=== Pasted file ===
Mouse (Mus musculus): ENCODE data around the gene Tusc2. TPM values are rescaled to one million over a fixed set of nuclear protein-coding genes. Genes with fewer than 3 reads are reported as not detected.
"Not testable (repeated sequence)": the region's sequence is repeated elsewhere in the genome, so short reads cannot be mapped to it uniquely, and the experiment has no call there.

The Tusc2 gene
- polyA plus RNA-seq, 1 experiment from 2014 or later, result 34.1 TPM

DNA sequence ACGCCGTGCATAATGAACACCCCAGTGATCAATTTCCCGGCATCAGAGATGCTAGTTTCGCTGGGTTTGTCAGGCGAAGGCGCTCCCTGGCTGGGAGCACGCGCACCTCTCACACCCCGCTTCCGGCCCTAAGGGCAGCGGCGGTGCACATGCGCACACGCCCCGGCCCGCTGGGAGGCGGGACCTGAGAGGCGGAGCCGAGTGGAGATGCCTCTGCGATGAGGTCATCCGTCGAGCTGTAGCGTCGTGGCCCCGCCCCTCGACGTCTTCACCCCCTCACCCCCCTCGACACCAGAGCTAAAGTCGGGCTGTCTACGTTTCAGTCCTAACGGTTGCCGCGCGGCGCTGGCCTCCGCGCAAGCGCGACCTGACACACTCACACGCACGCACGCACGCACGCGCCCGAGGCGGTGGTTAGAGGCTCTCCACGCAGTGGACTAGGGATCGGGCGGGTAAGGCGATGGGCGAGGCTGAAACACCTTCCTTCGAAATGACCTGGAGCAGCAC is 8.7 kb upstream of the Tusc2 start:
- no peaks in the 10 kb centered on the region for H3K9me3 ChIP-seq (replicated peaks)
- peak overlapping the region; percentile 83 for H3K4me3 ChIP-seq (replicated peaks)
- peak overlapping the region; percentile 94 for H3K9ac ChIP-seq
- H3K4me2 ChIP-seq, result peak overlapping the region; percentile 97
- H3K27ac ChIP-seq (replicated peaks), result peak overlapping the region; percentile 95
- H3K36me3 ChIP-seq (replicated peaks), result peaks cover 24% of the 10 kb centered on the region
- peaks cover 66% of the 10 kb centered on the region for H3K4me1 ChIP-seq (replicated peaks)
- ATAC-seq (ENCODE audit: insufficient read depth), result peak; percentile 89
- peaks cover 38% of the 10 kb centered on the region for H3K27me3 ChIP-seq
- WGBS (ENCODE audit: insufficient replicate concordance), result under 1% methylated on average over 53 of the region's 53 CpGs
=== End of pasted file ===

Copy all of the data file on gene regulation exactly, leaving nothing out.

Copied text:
Mouse (Mus musculus): ENCODE data around the gene Tusc2. TPM values are rescaled to one million over a fixed set of nuclear protein-coding genes. Genes with fewer than 3 reads are reported as not detected.
"Not testable (repeated sequence)": the region's sequence is repeated elsewhere in the genome, so short reads cannot be mapped to it uniquely, and the experiment has no call there.

The Tusc2 gene
- polyA plus RNA-seq, 1 experiment from 2014 or later, result 34.1 TPM

DNA sequence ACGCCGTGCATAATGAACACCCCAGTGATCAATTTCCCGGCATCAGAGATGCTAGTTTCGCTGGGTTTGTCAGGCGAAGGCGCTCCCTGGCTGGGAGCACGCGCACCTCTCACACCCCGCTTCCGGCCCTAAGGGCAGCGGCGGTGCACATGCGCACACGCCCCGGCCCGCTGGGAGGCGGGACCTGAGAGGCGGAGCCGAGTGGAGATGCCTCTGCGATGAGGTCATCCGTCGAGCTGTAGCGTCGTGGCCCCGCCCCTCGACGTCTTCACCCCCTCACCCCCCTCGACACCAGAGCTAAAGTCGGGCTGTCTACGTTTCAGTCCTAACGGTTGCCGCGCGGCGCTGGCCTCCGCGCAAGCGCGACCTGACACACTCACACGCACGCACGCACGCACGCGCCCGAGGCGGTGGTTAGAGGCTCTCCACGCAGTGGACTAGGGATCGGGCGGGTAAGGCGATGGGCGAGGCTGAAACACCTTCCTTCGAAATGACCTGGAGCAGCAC is 8.7 kb upstream of the Tusc2 start:
- no peaks in the 10 kb centered on the region for H3K9me3 ChIP-seq (replicated peaks)
- peak overlapping the region; percentile 83 for H3K4me3 ChIP-seq (replicated peaks)
- peak overlapping the region; percentile 94 for H3K9ac ChIP-seq
- H3K4me2 ChIP-seq, result peak overlapping the region; percentile 97
- H3K27ac ChIP-seq (replicated peaks), result peak overlapping the region; percentile 95
- H3K36me3 ChIP-seq (replicated peaks), result peaks cover 24% of the 10 kb centered on the region
- peaks cover 66% of the 10 kb centered on the region for H3K4me1 ChIP-seq (replicated peaks)
- ATAC-seq (ENCODE audit: insufficient read depth), result peak; percentile 89
- peaks cover 38% of the 10 kb centered on the region for H3K27me3 ChIP-seq
- WGBS (ENCODE audit: insufficient replicate concordance), result under 1% methylated on average over 53 of the region's 53 CpGs